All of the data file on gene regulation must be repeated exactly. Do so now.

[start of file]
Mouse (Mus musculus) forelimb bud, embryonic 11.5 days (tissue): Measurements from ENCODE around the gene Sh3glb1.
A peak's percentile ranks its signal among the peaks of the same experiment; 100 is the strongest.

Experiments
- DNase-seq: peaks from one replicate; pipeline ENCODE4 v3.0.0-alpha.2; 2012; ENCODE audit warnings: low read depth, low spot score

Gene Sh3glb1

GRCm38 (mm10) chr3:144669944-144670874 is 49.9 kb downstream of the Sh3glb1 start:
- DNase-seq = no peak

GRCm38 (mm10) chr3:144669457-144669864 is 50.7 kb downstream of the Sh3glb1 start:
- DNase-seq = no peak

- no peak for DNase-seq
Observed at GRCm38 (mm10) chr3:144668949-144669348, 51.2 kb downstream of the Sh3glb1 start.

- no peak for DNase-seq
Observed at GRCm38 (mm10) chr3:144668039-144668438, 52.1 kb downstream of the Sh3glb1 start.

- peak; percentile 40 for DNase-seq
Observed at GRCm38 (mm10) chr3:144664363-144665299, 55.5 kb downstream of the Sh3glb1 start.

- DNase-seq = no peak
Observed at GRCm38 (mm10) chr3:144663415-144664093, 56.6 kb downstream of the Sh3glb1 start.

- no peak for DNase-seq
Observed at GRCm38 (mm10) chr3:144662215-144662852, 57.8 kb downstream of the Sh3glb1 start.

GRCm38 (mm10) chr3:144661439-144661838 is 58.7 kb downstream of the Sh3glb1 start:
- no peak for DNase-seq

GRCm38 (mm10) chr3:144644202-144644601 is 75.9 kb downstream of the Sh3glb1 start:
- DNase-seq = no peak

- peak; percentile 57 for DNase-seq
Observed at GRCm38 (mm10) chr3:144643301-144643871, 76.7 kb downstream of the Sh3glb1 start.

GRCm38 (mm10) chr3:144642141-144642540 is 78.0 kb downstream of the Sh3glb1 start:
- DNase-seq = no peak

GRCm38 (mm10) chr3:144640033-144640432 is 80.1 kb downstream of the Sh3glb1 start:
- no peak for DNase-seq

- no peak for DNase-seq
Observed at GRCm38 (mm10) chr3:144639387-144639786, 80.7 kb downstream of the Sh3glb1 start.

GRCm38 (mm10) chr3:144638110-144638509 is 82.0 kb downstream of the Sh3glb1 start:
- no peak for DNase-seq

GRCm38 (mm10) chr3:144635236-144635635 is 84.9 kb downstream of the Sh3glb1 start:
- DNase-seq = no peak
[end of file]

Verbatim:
Mouse (Mus musculus) forelimb bud, embryonic 11.5 days (tissue): Measurements from ENCODE around the gene Sh3glb1.
A peak's percentile ranks its signal among the peaks of the same experiment; 100 is the strongest.

Experiments
- DNase-seq: peaks from one replicate; pipeline ENCODE4 v3.0.0-alpha.2; 2012; ENCODE audit warnings: low read depth, low spot score

Gene Sh3glb1

GRCm38 (mm10) chr3:144669944-144670874 is 49.9 kb downstream of the Sh3glb1 start:
- DNase-seq = no peak

GRCm38 (mm10) chr3:144669457-144669864 is 50.7 kb downstream of the Sh3glb1 start:
- DNase-seq = no peak

- no peak for DNase-seq
Observed at GRCm38 (mm10) chr3:144668949-144669348, 51.2 kb downstream of the Sh3glb1 start.

- no peak for DNase-seq
Observed at GRCm38 (mm10) chr3:144668039-144668438, 52.1 kb downstream of the Sh3glb1 start.

- peak; percentile 40 for DNase-seq
Observed at GRCm38 (mm10) chr3:144664363-144665299, 55.5 kb downstream of the Sh3glb1 start.

- DNase-seq = no peak
Observed at GRCm38 (mm10) chr3:144663415-144664093, 56.6 kb downstream of the Sh3glb1 start.

- no peak for DNase-seq
Observed at GRCm38 (mm10) chr3:144662215-144662852, 57.8 kb downstream of the Sh3glb1 start.

GRCm38 (mm10) chr3:144661439-144661838 is 58.7 kb downstream of the Sh3glb1 start:
- no peak for DNase-seq

GRCm38 (mm10) chr3:144644202-144644601 is 75.9 kb downstream of the Sh3glb1 start:
- DNase-seq = no peak

- peak; percentile 57 for DNase-seq
Observed at GRCm38 (mm10) chr3:144643301-144643871, 76.7 kb downstream of the Sh3glb1 start.

GRCm38 (mm10) chr3:144642141-144642540 is 78.0 kb downstream of the Sh3glb1 start:
- DNase-seq = no peak

GRCm38 (mm10) chr3:144640033-144640432 is 80.1 kb downstream of the Sh3glb1 start:
- no peak for DNase-seq

- no peak for DNase-seq
Observed at GRCm38 (mm10) chr3:144639387-144639786, 80.7 kb downstream of the Sh3glb1 start.

GRCm38 (mm10) chr3:144638110-144638509 is 82.0 kb downstream of the Sh3glb1 start:
- no peak for DNase-seq

GRCm38 (mm10) chr3:144635236-144635635 is 84.9 kb downstream of the Sh3glb1 start:
- DNase-seq = no peak